NASA Green Glow Atmosphere Mars
The European Space Agency’s Trace Gas Orbiter (TGO) has captured a brilliant green glow in the atmosphere of Mars for the first time. It occurs due to interactions between the sun’s light and oxygen molecules in Mars’ atmosphere. On Earth, glowing oxygen is produced during polar auroras when energetic electrons from interplanetary space hit the upper atmosphere, and this oxygen-driven emission of light gives them the characteristic green hue. Read more for a video and additional information.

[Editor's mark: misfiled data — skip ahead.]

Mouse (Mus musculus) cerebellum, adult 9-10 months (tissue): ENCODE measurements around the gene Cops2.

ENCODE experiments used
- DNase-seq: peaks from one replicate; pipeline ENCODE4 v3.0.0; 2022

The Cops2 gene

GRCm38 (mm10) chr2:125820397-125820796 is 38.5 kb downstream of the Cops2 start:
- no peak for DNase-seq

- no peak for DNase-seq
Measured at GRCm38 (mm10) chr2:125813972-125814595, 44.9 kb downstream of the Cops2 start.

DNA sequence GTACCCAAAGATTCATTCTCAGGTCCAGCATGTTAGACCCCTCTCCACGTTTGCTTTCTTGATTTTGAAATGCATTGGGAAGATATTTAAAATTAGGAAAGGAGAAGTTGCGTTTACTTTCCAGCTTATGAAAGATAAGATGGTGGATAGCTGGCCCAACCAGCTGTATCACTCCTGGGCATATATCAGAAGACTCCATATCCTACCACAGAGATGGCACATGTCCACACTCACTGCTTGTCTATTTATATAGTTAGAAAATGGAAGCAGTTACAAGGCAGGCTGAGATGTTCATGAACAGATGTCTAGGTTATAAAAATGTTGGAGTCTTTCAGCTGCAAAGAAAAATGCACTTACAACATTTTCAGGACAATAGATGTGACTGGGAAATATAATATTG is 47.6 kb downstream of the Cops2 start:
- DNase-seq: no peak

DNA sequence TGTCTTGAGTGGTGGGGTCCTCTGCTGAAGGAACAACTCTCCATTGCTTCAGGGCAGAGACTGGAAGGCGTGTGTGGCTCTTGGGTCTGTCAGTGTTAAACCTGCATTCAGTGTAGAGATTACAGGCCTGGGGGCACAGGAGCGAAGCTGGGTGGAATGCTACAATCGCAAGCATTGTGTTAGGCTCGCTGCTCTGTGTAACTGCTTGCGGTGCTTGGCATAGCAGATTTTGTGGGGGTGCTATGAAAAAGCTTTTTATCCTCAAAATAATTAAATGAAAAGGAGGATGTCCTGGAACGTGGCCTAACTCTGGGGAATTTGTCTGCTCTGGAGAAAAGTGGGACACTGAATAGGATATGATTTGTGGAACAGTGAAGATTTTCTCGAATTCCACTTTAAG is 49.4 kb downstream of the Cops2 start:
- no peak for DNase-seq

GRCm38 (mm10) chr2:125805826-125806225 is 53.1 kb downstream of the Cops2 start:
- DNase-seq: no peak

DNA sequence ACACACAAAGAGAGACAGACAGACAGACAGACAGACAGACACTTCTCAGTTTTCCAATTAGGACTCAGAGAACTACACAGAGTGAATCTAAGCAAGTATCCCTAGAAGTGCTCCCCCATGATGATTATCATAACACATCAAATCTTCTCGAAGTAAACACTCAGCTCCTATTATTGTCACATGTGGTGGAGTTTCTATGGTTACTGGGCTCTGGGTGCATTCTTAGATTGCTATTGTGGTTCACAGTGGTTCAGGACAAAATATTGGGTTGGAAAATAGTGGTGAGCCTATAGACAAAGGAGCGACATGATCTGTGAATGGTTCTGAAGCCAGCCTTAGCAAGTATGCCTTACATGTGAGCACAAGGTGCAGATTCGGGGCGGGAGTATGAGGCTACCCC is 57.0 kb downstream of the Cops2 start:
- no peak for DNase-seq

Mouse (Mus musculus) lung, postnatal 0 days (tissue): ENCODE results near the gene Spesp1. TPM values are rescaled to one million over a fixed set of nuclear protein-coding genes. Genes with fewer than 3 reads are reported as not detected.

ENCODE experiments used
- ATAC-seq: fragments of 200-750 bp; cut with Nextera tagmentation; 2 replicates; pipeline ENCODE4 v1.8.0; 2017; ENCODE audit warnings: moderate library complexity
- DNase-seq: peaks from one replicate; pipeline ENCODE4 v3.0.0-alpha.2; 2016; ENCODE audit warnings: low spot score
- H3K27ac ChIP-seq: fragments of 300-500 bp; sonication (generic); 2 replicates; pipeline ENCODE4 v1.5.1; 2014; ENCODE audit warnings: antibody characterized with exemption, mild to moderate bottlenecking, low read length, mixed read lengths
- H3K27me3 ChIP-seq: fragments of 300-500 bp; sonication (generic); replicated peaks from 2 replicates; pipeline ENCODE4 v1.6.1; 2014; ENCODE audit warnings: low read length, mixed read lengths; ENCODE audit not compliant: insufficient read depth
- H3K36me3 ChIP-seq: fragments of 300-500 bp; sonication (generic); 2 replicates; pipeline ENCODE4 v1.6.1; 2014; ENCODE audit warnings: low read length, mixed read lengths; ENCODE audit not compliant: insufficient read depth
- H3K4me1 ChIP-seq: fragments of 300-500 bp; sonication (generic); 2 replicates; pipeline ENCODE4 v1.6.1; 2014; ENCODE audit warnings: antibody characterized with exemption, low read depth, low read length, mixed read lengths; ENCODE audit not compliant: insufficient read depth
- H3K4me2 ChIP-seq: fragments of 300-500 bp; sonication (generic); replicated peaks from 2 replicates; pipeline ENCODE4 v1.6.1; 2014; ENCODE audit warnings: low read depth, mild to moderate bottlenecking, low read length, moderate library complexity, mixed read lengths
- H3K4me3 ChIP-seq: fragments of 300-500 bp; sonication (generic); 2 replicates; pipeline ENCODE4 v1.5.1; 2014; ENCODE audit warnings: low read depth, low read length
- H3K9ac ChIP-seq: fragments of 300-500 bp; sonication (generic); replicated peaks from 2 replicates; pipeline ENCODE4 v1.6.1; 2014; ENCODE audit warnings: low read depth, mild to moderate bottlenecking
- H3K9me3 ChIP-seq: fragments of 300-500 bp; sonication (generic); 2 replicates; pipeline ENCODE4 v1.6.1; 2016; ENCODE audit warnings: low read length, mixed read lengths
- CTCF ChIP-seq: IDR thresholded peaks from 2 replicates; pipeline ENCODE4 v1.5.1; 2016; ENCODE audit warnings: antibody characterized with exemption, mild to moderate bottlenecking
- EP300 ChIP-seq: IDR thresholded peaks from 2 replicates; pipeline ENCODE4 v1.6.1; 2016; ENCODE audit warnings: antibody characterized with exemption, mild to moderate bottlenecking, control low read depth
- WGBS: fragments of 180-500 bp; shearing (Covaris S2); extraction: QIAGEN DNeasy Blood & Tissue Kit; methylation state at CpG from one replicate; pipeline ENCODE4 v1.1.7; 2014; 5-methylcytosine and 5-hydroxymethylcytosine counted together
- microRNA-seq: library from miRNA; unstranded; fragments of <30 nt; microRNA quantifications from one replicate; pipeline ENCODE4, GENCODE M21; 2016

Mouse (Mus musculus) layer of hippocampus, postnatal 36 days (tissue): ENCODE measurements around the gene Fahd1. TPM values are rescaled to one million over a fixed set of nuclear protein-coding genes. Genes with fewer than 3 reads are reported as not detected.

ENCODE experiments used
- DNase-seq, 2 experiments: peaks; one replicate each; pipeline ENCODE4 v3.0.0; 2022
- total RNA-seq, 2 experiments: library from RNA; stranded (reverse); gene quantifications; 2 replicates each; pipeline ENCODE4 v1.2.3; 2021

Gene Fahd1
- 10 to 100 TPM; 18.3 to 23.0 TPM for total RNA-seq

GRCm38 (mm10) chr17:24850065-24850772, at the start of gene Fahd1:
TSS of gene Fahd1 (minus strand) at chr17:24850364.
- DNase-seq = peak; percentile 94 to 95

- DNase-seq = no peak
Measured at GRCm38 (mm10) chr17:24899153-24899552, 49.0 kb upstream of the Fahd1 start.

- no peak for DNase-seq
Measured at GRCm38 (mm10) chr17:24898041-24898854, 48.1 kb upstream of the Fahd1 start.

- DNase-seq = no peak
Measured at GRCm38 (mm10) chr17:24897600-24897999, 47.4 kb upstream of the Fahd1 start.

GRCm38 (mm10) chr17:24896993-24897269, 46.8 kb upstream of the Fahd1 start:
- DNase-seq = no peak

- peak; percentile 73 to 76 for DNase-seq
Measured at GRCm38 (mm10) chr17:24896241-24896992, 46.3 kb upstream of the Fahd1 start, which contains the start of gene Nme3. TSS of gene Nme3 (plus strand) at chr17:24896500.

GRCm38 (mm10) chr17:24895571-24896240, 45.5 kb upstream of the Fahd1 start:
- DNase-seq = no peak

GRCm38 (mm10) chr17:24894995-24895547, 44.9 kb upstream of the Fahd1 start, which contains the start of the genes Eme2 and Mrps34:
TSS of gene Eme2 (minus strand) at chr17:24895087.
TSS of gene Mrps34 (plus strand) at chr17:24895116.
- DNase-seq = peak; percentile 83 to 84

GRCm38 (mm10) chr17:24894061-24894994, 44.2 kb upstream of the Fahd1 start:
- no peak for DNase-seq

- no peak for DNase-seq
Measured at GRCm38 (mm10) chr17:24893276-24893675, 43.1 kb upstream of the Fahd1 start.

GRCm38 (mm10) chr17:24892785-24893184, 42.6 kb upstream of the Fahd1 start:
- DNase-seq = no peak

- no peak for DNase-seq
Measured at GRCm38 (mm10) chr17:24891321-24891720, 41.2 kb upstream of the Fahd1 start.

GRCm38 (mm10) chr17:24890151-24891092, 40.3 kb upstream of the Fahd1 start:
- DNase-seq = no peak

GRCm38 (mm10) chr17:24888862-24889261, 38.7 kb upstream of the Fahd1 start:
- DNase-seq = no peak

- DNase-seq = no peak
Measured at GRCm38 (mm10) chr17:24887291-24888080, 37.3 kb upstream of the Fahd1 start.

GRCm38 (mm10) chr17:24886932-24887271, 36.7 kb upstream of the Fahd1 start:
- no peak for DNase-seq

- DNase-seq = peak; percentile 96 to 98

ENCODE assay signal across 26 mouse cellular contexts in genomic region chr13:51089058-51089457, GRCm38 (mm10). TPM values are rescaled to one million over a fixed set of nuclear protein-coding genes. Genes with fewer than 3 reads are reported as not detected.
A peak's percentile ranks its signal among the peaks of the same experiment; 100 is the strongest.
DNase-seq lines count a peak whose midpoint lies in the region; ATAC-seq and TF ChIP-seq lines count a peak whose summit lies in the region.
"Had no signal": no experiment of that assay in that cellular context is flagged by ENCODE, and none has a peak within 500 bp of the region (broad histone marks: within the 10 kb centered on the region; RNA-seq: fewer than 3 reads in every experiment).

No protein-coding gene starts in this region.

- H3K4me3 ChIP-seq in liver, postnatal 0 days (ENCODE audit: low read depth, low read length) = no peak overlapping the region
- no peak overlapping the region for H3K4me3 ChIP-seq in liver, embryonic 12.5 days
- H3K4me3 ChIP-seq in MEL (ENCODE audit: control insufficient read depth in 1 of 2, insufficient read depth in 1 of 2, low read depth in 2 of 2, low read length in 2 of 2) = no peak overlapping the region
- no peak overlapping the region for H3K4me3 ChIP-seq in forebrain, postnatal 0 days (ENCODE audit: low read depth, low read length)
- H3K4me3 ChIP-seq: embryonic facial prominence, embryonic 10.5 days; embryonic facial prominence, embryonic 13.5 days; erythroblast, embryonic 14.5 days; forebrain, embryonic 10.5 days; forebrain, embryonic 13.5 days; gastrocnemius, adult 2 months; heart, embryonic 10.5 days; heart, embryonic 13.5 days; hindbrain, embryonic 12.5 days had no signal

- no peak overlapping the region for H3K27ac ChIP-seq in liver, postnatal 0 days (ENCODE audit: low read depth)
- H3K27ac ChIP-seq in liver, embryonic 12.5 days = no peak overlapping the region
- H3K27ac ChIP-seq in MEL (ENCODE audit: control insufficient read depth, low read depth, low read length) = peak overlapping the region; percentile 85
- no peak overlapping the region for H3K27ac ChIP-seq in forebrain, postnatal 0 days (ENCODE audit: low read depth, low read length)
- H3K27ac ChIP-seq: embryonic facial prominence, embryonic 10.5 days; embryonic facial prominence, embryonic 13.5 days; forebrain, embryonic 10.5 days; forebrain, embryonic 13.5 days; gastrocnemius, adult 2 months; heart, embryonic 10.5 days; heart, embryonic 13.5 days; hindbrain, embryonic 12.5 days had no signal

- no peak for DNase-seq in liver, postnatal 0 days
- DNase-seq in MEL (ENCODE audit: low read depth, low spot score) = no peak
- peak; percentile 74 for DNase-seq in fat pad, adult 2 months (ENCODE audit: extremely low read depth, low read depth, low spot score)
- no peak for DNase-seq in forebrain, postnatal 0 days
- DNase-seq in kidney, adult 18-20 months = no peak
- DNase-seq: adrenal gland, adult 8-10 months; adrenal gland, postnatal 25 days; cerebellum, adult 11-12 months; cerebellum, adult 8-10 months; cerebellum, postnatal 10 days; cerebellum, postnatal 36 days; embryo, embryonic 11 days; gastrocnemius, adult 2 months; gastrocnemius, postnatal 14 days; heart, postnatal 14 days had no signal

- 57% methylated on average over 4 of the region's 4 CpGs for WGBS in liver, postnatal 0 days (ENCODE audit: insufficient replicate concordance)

The auroras are just one way in which planetary atmospheres light up. Earth and Mars atmospheres constantly glow during both day and night as sunlight interacts with atoms and molecules within the atmosphere.

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Previous observations hadn’t captured any kind of green glow at Mars, so we decided to reorient the UVIS nadir channel to point at the ‘edge’ of Mars, similar to the perspective you see in images of Earth taken from the ISS,” said co-author Ann Carine Vandaele of the Institut Royal d’Aéronomie Spatiale de Belgique, Belgium, and Principal Investigator of NOMAD.